Cinema Review: Selma

Selma

Selma

The United States of America is a magnificent country, but the freedom we have here is often taken for granted. In times like these, I believe it is important to remember those who have fought and died for our liberties, such as Martin Luther King Jr. Selma serves as a reminder that if there is an injustice that needs correcting there is a better, nonviolent way to make our voices heard. Historical relevance, strong all-around performances, and connection to modern issues in the United States make Selma a magnificent movie that recalls our nation’s imperfect history.

Warning: Potential spoilers ahead

The Plot

Selma takes place in 1965. After a bombing kills four young, black girls, Martin Luther King Jr. pays a visit to the President of the United States, Lyndon B. Johnson. King brings Johnson up to speed on the civil rights movement and how, despite having the law on their side, blacks are being denied their right to vote. Johnson, preoccupied with the Vietnam War, believes that there are more pressing matters to attend to. Taking matters into his own hands, King decides that the only way this injustice will be heard is through nonviolent protesting and marching. He takes his people and his cause to Selma, Alabama. There he encounters many obstacles, such as angry locals, corrupt law enforcement and  death threats. Despite the odds and the hopelessness, King unites enough people to march from Selma all the way to Montgomery.  However, the worst is yet to come for King and his fellow protestors, and there may yet be casualties before all is said and done.

Selma

Selma

The Good

Selma excels at retelling the story of our country’s battle for civil rights. It balances the good and the bad, the hopeful and the depressing. It tells the story it needs to tell without compromising plot points. More often than not, movies based on true stories either sacrifice plot for the sake of the message or vice versa. This is not the case with Selma. Despite the two hour run time, the movie is very well paced and never feels dull. This is due in large part to the outstanding performances from all of the actors, especially David Oyelowo (King) and Tom Wilkinson (Johnson). Their dialogue exchanges are dynamic and shed much needed light on both sides of their perceptions. Selma‘s political message rings as true today as it did back in 1965. Throughout the film there are scenes and statements that seem to mirror issues we still struggle with today such as racism, poverty and a divided country. The best part: rather than just pointing out the problem, Selma shows how a solution can be found with hard work, commitment and sacrifice.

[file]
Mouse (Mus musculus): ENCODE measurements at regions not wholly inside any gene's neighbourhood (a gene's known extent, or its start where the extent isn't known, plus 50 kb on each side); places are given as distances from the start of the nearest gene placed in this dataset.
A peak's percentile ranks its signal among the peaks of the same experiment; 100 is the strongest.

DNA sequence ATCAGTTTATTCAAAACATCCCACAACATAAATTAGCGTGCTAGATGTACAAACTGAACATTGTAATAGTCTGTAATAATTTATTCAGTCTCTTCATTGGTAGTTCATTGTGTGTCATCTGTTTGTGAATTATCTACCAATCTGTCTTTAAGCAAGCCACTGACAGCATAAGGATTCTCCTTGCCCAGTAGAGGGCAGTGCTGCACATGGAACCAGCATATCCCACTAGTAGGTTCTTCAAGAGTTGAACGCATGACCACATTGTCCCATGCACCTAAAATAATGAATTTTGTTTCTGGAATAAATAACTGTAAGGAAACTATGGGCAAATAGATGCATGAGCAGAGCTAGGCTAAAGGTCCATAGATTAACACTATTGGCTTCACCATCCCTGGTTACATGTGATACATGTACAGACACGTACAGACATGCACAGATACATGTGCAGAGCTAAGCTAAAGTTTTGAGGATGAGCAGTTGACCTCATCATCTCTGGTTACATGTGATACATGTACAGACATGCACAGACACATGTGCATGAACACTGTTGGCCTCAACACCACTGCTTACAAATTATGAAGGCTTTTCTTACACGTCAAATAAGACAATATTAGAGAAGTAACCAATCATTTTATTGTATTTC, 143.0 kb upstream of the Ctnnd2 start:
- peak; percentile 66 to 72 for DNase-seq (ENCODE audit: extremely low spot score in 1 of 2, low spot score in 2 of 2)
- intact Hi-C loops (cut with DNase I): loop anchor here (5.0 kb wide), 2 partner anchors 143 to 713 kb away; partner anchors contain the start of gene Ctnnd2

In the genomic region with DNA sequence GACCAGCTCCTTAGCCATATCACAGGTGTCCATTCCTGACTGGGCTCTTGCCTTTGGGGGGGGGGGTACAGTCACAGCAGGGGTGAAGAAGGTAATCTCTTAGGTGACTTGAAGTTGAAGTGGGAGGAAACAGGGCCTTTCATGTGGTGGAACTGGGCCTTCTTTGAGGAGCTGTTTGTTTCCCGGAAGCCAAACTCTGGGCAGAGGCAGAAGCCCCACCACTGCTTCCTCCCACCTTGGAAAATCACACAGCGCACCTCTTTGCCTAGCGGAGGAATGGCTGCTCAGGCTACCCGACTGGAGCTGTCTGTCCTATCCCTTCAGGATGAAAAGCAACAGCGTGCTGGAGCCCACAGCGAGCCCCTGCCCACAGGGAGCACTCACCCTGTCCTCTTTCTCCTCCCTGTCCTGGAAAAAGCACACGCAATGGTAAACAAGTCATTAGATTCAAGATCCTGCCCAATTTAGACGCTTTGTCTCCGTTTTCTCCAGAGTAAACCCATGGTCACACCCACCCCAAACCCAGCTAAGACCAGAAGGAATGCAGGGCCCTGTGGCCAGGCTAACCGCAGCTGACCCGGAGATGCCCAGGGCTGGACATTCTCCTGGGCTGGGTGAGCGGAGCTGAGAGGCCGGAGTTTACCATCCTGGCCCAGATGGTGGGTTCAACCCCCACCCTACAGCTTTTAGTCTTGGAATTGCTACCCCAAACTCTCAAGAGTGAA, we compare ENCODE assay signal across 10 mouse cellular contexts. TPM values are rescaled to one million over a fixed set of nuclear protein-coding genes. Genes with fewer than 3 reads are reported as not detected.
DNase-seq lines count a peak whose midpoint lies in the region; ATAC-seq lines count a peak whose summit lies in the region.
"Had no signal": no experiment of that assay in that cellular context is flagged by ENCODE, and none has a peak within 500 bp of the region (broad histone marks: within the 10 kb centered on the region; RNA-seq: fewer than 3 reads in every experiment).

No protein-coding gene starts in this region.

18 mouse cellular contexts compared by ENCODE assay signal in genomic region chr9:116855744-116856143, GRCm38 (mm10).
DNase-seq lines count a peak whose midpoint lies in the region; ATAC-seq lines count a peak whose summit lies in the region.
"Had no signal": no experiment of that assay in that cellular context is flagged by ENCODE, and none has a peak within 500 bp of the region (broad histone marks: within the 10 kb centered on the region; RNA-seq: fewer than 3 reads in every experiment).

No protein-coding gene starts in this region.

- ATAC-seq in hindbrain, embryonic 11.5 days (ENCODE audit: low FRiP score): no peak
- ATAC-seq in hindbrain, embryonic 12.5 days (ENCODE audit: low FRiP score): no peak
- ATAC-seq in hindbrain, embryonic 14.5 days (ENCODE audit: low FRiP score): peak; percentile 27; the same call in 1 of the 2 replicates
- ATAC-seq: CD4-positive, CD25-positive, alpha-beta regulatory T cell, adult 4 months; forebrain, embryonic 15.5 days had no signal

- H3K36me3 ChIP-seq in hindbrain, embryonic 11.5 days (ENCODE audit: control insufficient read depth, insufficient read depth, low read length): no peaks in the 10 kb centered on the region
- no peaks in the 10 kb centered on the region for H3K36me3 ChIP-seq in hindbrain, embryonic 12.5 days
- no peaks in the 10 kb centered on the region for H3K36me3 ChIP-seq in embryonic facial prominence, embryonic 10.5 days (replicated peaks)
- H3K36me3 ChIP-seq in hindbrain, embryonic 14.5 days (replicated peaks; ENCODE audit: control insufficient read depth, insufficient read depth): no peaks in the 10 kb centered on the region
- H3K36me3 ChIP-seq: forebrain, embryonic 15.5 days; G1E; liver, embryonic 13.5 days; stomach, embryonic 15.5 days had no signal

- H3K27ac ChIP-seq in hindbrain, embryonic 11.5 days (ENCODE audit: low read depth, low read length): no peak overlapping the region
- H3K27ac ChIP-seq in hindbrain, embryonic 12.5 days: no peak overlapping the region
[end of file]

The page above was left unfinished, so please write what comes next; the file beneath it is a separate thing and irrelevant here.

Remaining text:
Selma

Selma

The Bad

The one and only flaw Selma has are its character arcs. An arc is when a character starts off with a particular personality or trait, then changes or evolves to overcome obstacles. Excluding King and Johnson (who both had excellent arcs), most of the main characters either don’t have a full arc or they arc too quickly, making them feel somewhat flat.

Selma

Selma

The Verdict: 9/10

My review simply cannot do this movie justice. Selma’s political message still matters today, which says something about the health of our country. If there is an injustice, it is up to us, the people, to take a stand and make the change we need. However, that doesn’t mean we have the right to violent protest or to deny others their civil liberties. Let’s learn from those who came before us and remember that only as a united people can we overcome injustice.
*

Originally published on Jan 14, 2017 @ 06:06am